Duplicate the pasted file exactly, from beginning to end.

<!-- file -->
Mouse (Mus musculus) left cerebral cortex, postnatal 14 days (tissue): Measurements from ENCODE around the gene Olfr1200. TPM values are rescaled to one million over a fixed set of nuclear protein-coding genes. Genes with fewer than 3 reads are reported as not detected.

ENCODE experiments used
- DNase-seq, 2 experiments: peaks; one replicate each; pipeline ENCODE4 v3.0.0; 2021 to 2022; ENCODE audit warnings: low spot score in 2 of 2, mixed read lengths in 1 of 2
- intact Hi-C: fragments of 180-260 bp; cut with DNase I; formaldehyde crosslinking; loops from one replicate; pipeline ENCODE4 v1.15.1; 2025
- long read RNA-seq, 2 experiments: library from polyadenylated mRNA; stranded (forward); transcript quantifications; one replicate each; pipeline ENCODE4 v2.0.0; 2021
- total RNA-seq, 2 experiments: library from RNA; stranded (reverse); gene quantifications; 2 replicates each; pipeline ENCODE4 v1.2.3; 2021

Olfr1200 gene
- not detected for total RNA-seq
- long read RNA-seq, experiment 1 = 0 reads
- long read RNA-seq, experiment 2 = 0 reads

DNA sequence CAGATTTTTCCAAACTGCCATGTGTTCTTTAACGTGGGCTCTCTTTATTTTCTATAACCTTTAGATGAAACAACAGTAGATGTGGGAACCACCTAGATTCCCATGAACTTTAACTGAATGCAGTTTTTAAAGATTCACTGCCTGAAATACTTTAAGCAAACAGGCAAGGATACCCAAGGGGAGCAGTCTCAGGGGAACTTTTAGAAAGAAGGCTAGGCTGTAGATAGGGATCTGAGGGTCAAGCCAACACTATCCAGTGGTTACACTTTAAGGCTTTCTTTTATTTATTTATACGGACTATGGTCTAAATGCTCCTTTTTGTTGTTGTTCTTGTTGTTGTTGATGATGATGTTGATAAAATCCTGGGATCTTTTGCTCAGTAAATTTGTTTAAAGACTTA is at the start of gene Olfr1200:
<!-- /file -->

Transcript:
Mouse (Mus musculus) left cerebral cortex, postnatal 14 days (tissue): Measurements from ENCODE around the gene Olfr1200. TPM values are rescaled to one million over a fixed set of nuclear protein-coding genes. Genes with fewer than 3 reads are reported as not detected.

ENCODE experiments used
- DNase-seq, 2 experiments: peaks; one replicate each; pipeline ENCODE4 v3.0.0; 2021 to 2022; ENCODE audit warnings: low spot score in 2 of 2, mixed read lengths in 1 of 2
- intact Hi-C: fragments of 180-260 bp; cut with DNase I; formaldehyde crosslinking; loops from one replicate; pipeline ENCODE4 v1.15.1; 2025
- long read RNA-seq, 2 experiments: library from polyadenylated mRNA; stranded (forward); transcript quantifications; one replicate each; pipeline ENCODE4 v2.0.0; 2021
- total RNA-seq, 2 experiments: library from RNA; stranded (reverse); gene quantifications; 2 replicates each; pipeline ENCODE4 v1.2.3; 2021

Olfr1200 gene
- not detected for total RNA-seq
- long read RNA-seq, experiment 1 = 0 reads
- long read RNA-seq, experiment 2 = 0 reads

DNA sequence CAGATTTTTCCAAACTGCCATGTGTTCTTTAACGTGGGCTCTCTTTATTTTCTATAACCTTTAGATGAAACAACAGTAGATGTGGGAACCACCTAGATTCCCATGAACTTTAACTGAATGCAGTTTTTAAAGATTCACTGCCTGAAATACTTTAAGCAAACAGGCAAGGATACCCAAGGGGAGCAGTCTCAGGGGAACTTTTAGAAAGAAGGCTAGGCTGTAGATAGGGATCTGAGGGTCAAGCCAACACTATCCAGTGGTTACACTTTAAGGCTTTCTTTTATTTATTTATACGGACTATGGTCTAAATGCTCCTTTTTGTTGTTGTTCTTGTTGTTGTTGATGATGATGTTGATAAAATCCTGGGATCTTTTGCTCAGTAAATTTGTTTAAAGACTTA is at the start of gene Olfr1200: